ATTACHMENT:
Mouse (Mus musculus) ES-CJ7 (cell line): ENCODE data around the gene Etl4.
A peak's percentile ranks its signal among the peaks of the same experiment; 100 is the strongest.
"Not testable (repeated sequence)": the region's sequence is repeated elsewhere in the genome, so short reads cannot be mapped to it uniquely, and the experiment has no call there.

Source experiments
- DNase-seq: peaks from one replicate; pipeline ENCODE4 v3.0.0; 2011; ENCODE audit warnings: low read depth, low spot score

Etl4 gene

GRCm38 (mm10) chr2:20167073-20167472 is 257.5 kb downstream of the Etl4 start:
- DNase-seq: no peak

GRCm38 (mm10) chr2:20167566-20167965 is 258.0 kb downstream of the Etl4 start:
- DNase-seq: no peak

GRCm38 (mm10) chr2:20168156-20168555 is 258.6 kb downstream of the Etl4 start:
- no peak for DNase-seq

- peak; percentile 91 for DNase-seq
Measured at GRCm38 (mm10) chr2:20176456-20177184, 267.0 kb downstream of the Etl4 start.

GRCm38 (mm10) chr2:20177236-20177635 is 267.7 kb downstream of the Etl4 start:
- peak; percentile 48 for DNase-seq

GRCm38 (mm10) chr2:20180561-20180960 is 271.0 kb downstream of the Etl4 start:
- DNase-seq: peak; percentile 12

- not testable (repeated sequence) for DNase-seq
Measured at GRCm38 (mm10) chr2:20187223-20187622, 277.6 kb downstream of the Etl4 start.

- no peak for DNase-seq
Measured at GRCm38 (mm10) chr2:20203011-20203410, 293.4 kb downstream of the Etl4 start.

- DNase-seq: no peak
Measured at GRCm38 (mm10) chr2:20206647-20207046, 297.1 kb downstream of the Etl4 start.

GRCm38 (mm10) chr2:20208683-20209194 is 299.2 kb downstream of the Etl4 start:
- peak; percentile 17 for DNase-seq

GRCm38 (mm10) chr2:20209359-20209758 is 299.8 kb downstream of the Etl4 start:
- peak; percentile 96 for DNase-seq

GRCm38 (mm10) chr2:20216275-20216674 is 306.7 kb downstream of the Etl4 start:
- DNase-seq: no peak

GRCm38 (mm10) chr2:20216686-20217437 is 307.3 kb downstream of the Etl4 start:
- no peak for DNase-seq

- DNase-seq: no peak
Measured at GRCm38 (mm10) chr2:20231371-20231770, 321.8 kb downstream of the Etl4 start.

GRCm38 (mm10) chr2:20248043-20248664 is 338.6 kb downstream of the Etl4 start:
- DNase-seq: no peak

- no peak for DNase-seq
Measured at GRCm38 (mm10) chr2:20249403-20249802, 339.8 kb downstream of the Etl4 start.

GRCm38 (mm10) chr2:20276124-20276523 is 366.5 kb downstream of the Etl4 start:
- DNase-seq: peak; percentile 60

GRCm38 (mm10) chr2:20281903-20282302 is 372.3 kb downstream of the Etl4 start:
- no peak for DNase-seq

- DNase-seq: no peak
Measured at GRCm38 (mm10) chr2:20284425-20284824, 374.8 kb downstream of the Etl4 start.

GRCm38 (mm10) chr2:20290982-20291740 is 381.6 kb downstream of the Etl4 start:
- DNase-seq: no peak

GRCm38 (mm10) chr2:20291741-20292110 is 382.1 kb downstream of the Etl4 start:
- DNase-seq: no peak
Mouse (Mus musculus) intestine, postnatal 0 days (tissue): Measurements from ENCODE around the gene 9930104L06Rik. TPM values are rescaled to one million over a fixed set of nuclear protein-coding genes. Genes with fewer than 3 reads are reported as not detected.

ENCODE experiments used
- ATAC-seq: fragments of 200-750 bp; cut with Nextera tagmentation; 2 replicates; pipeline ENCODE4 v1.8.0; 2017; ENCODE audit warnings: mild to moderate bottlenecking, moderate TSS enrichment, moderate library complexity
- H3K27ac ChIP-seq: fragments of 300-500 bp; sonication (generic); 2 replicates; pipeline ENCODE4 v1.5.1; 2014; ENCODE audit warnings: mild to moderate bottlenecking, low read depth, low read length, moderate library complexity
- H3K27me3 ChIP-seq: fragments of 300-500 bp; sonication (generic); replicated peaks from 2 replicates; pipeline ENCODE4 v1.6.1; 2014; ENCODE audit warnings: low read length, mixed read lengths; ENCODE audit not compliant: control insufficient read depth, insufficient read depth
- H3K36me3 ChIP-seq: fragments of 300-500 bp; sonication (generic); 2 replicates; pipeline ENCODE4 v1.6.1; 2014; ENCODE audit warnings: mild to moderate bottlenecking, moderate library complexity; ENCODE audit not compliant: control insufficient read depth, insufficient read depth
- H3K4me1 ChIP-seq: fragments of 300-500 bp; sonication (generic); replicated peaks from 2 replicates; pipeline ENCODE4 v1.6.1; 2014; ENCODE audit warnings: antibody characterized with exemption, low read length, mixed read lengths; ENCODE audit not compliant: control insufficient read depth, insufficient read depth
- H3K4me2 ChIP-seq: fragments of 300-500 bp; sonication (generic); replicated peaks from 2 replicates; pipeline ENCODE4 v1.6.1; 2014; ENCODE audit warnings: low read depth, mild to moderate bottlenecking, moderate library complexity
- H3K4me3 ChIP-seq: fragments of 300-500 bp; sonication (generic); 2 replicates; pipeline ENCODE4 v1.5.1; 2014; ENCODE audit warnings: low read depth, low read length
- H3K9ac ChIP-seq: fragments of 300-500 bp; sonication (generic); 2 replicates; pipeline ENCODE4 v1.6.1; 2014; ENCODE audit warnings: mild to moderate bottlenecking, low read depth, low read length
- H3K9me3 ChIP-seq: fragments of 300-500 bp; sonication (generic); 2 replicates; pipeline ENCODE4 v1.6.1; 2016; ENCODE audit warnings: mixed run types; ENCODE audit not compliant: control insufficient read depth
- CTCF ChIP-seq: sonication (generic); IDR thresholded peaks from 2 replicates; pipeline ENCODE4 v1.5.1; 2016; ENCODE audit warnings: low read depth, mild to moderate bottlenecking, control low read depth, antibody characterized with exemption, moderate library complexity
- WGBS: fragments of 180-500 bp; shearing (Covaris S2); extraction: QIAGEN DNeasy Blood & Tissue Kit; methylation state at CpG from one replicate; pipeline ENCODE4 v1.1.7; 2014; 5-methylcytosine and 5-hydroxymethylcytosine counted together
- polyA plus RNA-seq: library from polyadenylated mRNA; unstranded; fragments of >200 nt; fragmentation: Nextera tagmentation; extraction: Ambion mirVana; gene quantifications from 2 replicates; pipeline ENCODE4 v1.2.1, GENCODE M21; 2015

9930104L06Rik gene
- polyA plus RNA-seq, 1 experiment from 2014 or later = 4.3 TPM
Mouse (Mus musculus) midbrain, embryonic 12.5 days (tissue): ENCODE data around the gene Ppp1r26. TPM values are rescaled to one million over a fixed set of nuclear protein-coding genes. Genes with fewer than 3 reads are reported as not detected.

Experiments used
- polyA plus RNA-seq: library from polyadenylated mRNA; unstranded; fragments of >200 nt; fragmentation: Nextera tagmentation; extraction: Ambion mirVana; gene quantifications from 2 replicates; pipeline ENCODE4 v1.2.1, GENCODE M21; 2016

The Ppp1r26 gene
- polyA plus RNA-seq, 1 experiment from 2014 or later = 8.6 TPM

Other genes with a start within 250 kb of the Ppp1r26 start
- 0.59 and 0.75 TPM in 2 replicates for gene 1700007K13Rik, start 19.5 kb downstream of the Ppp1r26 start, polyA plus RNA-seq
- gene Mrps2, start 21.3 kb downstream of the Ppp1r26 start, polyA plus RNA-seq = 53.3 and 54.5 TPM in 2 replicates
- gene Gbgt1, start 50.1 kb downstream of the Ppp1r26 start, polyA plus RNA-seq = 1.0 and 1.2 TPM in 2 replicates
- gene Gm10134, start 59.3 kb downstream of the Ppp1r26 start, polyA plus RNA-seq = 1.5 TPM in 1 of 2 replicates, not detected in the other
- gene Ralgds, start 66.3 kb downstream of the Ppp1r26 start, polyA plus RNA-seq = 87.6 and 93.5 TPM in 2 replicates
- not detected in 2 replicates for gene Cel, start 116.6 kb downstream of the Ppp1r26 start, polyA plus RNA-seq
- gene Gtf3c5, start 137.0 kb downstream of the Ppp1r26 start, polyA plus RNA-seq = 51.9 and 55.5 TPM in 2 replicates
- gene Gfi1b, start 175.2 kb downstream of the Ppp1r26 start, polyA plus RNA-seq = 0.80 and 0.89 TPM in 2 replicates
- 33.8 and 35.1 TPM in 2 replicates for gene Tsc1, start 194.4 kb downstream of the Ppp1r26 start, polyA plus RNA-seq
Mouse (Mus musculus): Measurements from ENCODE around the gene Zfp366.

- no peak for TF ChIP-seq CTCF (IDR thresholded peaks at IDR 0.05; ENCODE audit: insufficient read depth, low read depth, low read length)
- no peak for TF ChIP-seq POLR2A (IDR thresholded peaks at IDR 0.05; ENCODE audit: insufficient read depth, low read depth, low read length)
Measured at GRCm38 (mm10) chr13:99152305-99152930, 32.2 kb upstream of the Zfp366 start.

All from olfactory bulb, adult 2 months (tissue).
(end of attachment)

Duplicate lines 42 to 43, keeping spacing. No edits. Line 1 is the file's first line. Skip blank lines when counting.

- no peak for DNase-seq

- DNase-seq: no peak